“Hey! Check out this linen closet. She’s got frayed towels here dating back to the royal wedding — Albert and Victoria’s!”

“Seven bottles of hair color! And no two are the same brand or shade. CVS must have had a sale of leftovers.”

All this is bad enough, but pales in comparison to what they’ll say when they get to my office/den/guestroom. The mere fact that this room serves three functions makes it a natural repository for a hodgepodge of “stuff” (that’s the only word for it).

Hand weights and an exercise ball (all never used, by the way) … a pile of disorganized papers as high as Everest on the computer desk (yes, there really is a computer buried there, too — keep digging) … more papers strewn on the sofa bed and coffee table…books tumbling out of bookcases … a broken VCR blinking twelve o’clock … file cabinets jammed with unfinished projects… And all this on a good day, after I’ve tidied up. Oh, my yes, my cleaner-uppers will have a field day in here.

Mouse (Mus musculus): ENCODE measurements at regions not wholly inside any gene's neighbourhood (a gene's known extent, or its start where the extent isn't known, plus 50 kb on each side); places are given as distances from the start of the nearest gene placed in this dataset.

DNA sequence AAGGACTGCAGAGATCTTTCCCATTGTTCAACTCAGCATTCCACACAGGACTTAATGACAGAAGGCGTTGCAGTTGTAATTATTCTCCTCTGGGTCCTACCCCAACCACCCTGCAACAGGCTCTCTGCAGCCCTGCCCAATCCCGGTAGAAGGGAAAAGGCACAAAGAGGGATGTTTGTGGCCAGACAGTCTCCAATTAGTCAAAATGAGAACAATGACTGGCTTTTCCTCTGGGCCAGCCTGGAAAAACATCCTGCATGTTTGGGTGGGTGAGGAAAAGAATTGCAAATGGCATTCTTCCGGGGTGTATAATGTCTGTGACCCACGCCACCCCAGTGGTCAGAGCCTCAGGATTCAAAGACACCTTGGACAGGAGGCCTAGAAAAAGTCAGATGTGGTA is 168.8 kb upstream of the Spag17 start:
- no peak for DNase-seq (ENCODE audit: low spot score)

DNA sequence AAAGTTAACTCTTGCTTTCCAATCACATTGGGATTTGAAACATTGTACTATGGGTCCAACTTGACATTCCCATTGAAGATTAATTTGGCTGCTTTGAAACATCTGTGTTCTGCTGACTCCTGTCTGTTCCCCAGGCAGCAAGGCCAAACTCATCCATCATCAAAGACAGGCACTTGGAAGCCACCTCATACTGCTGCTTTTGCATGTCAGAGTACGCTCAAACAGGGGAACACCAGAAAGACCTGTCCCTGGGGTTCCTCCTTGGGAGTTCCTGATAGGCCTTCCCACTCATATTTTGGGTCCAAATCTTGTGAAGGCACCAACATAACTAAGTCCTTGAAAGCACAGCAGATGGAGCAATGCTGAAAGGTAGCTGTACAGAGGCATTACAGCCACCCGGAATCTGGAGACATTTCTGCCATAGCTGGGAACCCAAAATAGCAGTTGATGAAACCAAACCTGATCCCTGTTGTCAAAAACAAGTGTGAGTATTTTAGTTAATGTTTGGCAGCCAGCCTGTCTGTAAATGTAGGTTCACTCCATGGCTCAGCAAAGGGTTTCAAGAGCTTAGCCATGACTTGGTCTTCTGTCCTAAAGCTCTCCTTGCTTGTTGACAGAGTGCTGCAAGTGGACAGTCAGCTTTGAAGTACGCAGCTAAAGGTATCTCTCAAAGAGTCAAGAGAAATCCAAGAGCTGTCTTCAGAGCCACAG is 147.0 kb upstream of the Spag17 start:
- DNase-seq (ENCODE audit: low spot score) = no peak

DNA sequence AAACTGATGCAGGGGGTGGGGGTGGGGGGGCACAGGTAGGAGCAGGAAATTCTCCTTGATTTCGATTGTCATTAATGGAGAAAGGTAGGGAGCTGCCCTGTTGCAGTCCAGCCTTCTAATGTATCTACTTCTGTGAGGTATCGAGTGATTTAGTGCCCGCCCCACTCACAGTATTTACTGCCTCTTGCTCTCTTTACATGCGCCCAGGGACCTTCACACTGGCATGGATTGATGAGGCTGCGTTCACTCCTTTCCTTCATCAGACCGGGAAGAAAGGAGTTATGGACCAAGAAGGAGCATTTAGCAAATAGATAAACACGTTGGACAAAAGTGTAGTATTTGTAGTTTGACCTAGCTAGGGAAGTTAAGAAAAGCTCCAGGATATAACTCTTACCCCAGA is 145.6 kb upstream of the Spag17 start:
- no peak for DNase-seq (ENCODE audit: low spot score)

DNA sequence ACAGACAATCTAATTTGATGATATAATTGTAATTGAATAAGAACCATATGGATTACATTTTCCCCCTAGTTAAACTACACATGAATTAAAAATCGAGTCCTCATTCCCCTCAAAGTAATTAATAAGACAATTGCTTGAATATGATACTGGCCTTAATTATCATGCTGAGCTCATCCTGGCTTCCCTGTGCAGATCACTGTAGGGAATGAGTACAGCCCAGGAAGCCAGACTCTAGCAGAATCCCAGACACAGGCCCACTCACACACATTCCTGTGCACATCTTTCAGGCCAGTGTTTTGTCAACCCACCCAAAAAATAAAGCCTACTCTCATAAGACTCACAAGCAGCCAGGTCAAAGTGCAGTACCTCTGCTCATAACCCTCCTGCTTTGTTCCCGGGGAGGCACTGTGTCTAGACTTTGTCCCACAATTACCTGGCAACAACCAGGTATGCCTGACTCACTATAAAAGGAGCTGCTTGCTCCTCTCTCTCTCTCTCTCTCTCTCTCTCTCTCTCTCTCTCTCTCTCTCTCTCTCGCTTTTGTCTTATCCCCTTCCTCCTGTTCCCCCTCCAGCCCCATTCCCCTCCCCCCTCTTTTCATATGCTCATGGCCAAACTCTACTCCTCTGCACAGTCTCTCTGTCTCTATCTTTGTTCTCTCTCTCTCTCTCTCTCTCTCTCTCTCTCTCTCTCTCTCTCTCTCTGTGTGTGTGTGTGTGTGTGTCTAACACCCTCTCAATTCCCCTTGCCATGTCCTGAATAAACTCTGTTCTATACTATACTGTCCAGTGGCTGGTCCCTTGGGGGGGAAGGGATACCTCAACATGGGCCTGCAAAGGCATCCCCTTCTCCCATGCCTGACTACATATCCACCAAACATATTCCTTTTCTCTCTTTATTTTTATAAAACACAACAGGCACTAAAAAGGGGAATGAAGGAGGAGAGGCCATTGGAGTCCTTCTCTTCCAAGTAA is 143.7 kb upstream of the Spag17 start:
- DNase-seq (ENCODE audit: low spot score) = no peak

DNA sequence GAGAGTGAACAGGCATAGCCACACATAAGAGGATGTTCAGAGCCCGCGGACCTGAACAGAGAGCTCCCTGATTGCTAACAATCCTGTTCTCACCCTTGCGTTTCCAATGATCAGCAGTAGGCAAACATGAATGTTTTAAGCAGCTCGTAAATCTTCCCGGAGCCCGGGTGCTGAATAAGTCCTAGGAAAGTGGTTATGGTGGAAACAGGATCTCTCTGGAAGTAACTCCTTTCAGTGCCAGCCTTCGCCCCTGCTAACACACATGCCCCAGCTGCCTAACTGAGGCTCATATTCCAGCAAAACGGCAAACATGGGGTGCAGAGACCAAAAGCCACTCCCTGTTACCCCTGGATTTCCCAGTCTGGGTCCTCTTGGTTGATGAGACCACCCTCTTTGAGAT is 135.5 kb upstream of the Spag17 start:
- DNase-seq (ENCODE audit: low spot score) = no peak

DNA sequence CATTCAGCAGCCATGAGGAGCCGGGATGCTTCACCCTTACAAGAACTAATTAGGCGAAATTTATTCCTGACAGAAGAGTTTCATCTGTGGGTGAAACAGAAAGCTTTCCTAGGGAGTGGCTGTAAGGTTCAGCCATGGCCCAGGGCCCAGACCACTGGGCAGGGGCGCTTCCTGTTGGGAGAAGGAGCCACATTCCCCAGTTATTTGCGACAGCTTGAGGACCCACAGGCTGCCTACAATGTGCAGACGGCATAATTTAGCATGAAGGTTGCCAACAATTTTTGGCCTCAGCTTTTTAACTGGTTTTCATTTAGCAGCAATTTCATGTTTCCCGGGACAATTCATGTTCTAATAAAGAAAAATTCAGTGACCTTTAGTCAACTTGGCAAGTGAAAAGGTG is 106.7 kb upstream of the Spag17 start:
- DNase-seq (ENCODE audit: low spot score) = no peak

My friend Jane never has to fear similar embarrassing revelations. A minimalist to the ’nth degree, she doesn’t allow even an extra postage stamp to clutter a drawer (an actual example, swear to God). In fact, Jane’s home has been pristinely cleared for her take-off from this planet for over thirty years. It’s so ship-shape, her survivors will have to go someplace else to find a match for the crematorium.

Today’s the day for me to begin to get more Jane-like, to clean out extraneous miscellany and get organized. I started by making a detailed “to-do” list this morning. Unfortunately, I can’t remember where I put it.

Maybe I should check the freezer.

Editor's Note: Rose Mula's most recent book, The Beautiful People and Other Aggravations, is now available at your favorite bookstore, through and other online bookstores, and through Pelican Publishing (800-843-1724), as is her previous book, If These Are Laugh Lines, I'm Having Way Too Much Fun.